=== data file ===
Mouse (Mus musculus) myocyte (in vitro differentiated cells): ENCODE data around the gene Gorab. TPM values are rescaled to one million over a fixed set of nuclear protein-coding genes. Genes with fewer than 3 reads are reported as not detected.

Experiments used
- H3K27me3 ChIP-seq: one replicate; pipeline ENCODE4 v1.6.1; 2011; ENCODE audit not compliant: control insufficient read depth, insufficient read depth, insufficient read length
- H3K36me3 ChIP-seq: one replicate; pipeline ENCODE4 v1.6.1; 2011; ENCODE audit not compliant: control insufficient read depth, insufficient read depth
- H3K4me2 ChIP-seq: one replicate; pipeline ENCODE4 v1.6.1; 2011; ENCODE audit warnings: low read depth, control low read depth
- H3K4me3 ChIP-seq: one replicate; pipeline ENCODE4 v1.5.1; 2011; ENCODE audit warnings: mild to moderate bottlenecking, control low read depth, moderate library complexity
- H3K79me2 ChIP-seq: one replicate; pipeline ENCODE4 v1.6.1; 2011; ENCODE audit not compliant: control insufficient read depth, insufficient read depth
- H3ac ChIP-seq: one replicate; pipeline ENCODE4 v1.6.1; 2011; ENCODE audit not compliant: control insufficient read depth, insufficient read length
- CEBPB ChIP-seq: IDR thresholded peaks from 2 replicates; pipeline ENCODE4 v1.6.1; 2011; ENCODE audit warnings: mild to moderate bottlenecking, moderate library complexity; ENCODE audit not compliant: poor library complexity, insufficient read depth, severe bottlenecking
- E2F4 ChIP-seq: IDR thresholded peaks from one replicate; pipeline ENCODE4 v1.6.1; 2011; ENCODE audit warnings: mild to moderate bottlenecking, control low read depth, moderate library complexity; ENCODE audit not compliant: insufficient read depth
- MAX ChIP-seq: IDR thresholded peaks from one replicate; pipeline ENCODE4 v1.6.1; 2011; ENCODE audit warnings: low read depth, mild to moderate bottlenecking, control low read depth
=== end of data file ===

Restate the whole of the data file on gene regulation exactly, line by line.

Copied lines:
Mouse (Mus musculus) myocyte (in vitro differentiated cells): ENCODE data around the gene Gorab. TPM values are rescaled to one million over a fixed set of nuclear protein-coding genes. Genes with fewer than 3 reads are reported as not detected.

Experiments used
- H3K27me3 ChIP-seq: one replicate; pipeline ENCODE4 v1.6.1; 2011; ENCODE audit not compliant: control insufficient read depth, insufficient read depth, insufficient read length
- H3K36me3 ChIP-seq: one replicate; pipeline ENCODE4 v1.6.1; 2011; ENCODE audit not compliant: control insufficient read depth, insufficient read depth
- H3K4me2 ChIP-seq: one replicate; pipeline ENCODE4 v1.6.1; 2011; ENCODE audit warnings: low read depth, control low read depth
- H3K4me3 ChIP-seq: one replicate; pipeline ENCODE4 v1.5.1; 2011; ENCODE audit warnings: mild to moderate bottlenecking, control low read depth, moderate library complexity
- H3K79me2 ChIP-seq: one replicate; pipeline ENCODE4 v1.6.1; 2011; ENCODE audit not compliant: control insufficient read depth, insufficient read depth
- H3ac ChIP-seq: one replicate; pipeline ENCODE4 v1.6.1; 2011; ENCODE audit not compliant: control insufficient read depth, insufficient read length
- CEBPB ChIP-seq: IDR thresholded peaks from 2 replicates; pipeline ENCODE4 v1.6.1; 2011; ENCODE audit warnings: mild to moderate bottlenecking, moderate library complexity; ENCODE audit not compliant: poor library complexity, insufficient read depth, severe bottlenecking
- E2F4 ChIP-seq: IDR thresholded peaks from one replicate; pipeline ENCODE4 v1.6.1; 2011; ENCODE audit warnings: mild to moderate bottlenecking, control low read depth, moderate library complexity; ENCODE audit not compliant: insufficient read depth
- MAX ChIP-seq: IDR thresholded peaks from one replicate; pipeline ENCODE4 v1.6.1; 2011; ENCODE audit warnings: low read depth, mild to moderate bottlenecking, control low read depth